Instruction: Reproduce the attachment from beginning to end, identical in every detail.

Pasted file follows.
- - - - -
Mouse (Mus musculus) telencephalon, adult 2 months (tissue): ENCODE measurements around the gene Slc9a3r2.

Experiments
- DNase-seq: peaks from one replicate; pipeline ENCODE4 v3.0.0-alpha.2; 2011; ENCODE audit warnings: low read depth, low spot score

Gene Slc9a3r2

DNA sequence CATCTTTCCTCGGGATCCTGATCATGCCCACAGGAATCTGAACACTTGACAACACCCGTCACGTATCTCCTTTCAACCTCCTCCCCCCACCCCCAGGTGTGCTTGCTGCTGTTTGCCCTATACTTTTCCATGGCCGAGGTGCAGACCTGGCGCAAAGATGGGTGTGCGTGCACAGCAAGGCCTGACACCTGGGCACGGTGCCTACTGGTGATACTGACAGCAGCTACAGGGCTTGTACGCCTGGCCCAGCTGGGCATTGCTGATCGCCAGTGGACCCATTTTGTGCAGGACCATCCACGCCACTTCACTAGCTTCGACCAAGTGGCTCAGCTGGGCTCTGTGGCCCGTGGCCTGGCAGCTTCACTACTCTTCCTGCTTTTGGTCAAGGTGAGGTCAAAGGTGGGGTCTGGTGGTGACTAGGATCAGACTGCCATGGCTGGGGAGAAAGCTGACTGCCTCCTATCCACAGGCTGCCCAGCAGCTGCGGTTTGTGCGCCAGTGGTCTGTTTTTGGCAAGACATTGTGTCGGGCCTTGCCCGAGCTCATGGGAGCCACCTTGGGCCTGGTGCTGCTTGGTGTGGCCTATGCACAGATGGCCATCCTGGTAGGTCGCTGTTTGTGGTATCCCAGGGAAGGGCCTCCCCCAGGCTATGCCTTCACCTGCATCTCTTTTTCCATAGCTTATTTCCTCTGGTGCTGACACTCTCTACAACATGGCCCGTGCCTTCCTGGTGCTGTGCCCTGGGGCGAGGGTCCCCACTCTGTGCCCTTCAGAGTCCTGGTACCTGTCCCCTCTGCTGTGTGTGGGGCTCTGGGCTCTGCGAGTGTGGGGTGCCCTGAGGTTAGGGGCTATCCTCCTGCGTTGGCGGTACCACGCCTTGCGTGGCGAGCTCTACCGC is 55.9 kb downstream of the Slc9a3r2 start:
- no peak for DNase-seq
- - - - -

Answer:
Mouse (Mus musculus) telencephalon, adult 2 months (tissue): ENCODE measurements around the gene Slc9a3r2.

Experiments
- DNase-seq: peaks from one replicate; pipeline ENCODE4 v3.0.0-alpha.2; 2011; ENCODE audit warnings: low read depth, low spot score

Gene Slc9a3r2

DNA sequence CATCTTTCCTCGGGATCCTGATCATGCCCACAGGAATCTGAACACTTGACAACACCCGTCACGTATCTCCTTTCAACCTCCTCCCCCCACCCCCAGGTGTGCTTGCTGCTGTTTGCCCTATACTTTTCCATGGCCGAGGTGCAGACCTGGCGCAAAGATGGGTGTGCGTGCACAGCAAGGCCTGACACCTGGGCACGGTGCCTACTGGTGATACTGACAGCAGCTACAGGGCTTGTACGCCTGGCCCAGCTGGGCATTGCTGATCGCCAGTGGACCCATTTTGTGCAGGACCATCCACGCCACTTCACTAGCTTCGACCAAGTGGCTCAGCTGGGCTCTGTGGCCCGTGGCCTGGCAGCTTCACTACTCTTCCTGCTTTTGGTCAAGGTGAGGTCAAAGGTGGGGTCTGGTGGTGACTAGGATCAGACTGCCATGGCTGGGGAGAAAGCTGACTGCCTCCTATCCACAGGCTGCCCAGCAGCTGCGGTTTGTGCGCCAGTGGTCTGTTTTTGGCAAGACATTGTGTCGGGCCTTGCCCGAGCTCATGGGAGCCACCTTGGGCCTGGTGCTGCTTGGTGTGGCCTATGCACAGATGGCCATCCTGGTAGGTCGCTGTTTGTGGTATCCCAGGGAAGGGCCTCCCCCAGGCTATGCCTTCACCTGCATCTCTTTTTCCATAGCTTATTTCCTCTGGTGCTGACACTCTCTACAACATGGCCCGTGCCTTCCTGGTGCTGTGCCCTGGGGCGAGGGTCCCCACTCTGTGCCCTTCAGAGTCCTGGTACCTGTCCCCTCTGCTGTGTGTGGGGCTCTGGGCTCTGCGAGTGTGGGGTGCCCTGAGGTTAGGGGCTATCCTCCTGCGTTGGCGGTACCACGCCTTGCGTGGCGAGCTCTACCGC is 55.9 kb downstream of the Slc9a3r2 start:
- no peak for DNase-seq